David Baker: Another way is that we send some barrels to a brewery, Hop Nation, about 12 months ago because they wanted to see how their beers would develop in whisky casks. So we said goodbye to half a dozen of our barrels and then had the phone call that the beers were ready, “Would you like to go down and try them?” And they were fantastic. So what they’ve done is they’ve now decanted the beer out, and we’ve got a couple of those back again and we’ve put matured whisky into the Hop Nation barrels that was originally here for our whiskies. So we’re going to see what the whisky is going to finish like after it’s been in a beer barrel.
James: So lots more experimentation.
David Baker: Oh, lots more. We’ve had wineries, a very special winery that was producing beautiful, beautiful muskets and they said, “Would you like a musket barrel?” And we said, “Thank you, we’ll do that.” So we’ve got another barrel out the back that’s had musket and we’re finishing our whiskies in a musket just to see how they are going. This is very, very small projects but they’d done basically just to see the difference that the barrels again to make and they’re good fun.
James: Who were the consumers of Bakery Hill whisky in the early days?
David Baker: Answering this question focuses back on me because I thought that the local market was the older gentlemen, liked to buy a bottle, go home, sit at home, enjoy it. How wrong I was. The market for single malt whiskies, 85% of our sales are the 18 to 40 year olds. It is the young people, they are really, really wanting to learn about whisky. They are enjoying good quality product and they are seeking it out. The older gentlemen, which I was looking at originally tend to be very brand loyal and also the market is the younger people. We’re finding now that nearly 50% of our sales are going to women. So what I was thinking of is completely wrong. It’s young people, males and females.
James: When Bakery Hill whisky started getting some accolades, global accolades from the likes of Jim Murray in 2000s, did that really bring a lot of attention to Bakery Hill?
David Baker: Look, it did. The problem was then that we didn’t have the young market. Well, Jim Murray gave us best small distillery whisky of the year of all the whiskies he’d gone through. That was a number of years ago, and it was the older people that were around at that stage. The younger people really hadn’t come on board. So yes, we got acolytes and we did well and we sold some, but comparing the market now with what it was like six, seven years ago if we did it again we’d be just overrun.
James: Tell me about the new site.
David Baker: The new site.
James: Can we-
David Baker: Yes we can.
James: We can go on the record about that?
David Baker: Oh, yes we can. I’ve been looking for a new site for many, many, many years. Basically, I moved in here because I just needed a place to store all our equipment and to prove we could make whisky. Now, we’ve been so busy making and selling over the last couple of years that any thought of relocating a really was the last thing I was thinking of. But then I thought, “No, it’s time to really move to a place that we can be proud of. A place that we’re very, very happy to bring people in and is very special.” We were approached about two years ago by a company that was restoring a wool mills in Kensington, and this is about 200 meters from the Kensington station. The wool mills was originally built in the late 1800s, early 1900s and was used for wool clarifying or scarifying for many, many, many years. It’s now been purchased and it’s going to be used for specialist producers. Beer, cheese, whisky and we were asked if we’d like to take over an area there.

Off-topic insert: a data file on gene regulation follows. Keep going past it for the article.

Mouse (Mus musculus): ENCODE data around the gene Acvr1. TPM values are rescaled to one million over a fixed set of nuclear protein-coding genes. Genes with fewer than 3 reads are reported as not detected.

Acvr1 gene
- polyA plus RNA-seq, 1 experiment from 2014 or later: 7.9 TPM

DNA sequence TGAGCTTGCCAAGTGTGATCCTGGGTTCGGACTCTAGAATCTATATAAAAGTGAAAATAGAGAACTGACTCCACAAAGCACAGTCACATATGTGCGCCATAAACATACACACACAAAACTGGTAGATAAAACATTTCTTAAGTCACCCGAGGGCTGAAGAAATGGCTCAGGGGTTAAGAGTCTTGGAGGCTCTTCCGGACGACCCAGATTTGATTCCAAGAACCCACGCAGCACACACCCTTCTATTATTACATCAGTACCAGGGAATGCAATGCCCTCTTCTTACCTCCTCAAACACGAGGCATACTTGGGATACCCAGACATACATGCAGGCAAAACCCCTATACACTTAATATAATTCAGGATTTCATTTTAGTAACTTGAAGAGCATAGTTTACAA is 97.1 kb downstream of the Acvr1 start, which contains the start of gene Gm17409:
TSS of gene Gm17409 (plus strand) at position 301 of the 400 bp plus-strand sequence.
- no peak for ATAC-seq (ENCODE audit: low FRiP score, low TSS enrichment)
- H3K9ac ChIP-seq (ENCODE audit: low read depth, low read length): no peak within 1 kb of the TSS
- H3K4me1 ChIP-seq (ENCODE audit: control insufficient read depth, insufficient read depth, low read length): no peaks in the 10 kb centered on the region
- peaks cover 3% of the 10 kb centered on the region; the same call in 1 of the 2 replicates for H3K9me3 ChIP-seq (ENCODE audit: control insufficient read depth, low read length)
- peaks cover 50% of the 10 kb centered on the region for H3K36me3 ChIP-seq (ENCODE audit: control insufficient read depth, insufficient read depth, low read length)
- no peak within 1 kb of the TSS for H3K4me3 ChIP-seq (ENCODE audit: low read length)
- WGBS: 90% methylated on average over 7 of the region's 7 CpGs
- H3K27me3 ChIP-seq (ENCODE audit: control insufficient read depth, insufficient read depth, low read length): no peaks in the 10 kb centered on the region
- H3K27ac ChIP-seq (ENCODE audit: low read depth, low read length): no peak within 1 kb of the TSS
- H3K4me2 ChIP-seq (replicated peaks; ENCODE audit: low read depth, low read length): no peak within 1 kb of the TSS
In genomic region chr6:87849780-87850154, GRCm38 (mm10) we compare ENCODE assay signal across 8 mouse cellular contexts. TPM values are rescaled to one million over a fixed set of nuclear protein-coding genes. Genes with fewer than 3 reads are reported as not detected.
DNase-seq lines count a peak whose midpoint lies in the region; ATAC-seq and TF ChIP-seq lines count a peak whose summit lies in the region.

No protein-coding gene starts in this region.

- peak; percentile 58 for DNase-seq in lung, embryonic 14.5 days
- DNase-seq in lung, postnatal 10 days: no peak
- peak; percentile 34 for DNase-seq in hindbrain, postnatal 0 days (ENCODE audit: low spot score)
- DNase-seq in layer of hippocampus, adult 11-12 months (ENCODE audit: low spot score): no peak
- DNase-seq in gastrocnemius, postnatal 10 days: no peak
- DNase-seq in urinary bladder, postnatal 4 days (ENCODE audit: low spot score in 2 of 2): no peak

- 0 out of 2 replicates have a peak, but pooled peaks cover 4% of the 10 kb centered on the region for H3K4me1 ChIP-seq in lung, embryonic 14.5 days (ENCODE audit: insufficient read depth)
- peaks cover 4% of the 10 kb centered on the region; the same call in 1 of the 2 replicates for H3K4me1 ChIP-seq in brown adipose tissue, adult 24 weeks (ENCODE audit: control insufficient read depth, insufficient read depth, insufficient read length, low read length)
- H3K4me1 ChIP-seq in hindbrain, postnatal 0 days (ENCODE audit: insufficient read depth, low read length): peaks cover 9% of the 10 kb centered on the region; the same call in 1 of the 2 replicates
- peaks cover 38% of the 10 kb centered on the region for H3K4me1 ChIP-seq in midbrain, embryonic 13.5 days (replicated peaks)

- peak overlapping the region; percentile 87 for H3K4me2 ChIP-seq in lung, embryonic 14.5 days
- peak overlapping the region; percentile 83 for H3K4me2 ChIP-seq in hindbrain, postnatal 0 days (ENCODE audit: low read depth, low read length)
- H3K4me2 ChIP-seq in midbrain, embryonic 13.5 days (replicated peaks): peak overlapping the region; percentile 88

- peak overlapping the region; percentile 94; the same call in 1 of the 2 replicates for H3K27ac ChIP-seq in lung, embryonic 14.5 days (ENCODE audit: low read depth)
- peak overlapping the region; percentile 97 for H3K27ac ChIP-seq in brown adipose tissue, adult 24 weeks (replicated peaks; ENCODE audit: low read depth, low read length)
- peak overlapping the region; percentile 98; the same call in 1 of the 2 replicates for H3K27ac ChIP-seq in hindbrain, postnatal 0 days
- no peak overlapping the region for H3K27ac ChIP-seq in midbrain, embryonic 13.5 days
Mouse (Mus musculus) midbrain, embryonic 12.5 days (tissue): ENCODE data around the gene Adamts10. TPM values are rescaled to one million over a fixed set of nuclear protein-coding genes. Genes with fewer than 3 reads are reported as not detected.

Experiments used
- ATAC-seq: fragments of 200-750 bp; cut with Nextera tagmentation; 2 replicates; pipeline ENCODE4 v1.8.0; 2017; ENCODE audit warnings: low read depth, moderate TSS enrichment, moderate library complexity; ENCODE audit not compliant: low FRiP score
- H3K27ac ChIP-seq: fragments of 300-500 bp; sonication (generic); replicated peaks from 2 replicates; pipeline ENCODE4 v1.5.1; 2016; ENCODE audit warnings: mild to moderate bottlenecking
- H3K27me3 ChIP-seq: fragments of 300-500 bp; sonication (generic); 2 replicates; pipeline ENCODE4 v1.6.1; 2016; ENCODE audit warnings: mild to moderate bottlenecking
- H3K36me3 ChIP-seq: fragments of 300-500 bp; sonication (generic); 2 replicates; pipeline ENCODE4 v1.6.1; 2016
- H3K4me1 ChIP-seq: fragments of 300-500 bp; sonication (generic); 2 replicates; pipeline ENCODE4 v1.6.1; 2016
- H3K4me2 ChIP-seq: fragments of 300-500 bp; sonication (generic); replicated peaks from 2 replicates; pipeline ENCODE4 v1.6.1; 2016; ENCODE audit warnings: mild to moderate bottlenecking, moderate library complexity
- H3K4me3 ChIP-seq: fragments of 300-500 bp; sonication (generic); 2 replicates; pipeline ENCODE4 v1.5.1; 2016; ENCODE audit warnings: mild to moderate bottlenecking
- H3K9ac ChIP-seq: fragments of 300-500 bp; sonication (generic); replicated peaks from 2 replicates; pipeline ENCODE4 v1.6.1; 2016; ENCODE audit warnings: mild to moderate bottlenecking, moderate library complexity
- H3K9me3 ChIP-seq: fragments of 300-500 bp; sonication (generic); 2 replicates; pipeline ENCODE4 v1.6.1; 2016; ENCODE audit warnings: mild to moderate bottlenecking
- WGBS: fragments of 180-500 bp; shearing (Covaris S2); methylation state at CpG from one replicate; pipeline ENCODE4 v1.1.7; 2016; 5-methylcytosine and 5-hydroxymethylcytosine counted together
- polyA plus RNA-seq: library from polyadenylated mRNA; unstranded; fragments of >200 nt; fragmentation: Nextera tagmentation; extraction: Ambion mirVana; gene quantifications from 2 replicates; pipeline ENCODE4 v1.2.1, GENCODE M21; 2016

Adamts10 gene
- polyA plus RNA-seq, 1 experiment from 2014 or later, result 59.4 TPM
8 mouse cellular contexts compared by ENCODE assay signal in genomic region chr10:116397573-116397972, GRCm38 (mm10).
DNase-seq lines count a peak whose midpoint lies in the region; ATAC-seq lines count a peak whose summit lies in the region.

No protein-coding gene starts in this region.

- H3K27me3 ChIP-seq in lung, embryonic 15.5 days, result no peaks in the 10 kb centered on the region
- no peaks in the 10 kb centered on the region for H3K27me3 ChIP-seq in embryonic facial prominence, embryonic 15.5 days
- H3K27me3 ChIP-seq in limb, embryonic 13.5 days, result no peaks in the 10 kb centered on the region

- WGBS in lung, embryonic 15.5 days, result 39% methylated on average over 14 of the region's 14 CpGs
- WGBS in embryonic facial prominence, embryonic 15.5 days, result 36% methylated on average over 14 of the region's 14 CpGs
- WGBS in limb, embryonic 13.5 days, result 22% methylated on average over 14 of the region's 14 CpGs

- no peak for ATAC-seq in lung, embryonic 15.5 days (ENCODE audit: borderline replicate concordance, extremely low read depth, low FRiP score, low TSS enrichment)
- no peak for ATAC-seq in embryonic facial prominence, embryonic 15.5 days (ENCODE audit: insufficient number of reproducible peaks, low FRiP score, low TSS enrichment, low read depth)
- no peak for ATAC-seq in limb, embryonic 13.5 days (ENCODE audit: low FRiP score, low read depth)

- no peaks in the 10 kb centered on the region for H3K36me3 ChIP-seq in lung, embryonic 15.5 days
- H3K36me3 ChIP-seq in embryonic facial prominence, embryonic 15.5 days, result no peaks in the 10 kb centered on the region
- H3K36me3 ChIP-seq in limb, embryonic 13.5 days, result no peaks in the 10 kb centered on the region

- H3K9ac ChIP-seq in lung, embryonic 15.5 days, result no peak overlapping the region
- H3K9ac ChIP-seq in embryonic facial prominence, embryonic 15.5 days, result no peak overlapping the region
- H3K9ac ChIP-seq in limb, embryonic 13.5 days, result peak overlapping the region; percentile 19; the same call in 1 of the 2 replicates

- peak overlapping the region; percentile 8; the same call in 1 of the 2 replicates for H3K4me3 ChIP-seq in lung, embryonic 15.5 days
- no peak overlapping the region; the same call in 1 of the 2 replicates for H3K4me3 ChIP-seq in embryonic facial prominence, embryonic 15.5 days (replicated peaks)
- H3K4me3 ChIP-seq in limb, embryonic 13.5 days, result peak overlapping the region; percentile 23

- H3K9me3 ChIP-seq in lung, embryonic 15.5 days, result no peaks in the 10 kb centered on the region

David Baker: Well, we’re taking over about 500 square meters. We should be moving in in late December, early January this year. One of the things that was important was that they’ve restored the building back to the way it was when it was originally built. So it’s an absolutely special, special place for our stills. A place we can be proud of and a place we can be extremely happy to bring people in, and to show them our range of whiskies and to educate them. We’ve got two areas, 250 square meters. So 500 square meters in total. One area will be our production area. It’ll also be barrel storage because it’s one thing to make whisky and to put it in barrels, but it has to be stored over long periods of time. So we’ll be using one area to do that.
David Baker: The other area which is adjacent, that will be marketing, distribution and sales. We won’t have a large walk-in, walk-out bar as such. It will be more of a small tasting area. There’ll be an area in there where we do education. Where people can come in, they sit down and we can talk to them about whisky production, flavours, how we do it, why are whiskies the why they are. Education will be a important part of this new area.
James: So Bakery Hill’s coming out of the shadows.
David Baker: It is coming out of the shadows. Yes, absolutely. So two stops from Melbourne Central.
James: And what does the future hold for the distillery other than that? Your son’s actively involved in the businesses?
David Baker: Yes.
James: Is he keen to carry on the story?
David Baker: Oh, absolutely. Absolutely so. When my son came on board about three, four years ago he brought in with him, being a younger person the facilities of being able to use Facebook, use Twitter, use all the media that’s available, which I at this stage really didn’t use. So he’s brought all that on board. He also looks after our sales, marketing and distribution, which is fantastic because our market are the 18 to 40 year olds and they are interested in electronic media. They’re interested in podcasts, all these things.
James: Fantastic. Well, David, I look forward to visiting you at the new distillery next time and congratulations on 20 years for Bakery Hill whisky.
David Baker: It’s been an interesting time. Who’d have thunk it, hey? 20 years. Time flies when you’re having fun. The market is absolutely exciting at the moment. It’s a great industry to be in, and the other distillers are great people to know. They’re fabulous. It’s a real network.
James: Well, thanks for joining me on the podcast.
David Baker: It’s my pleasure. Thank you very much, James. Thoroughly enjoyed it.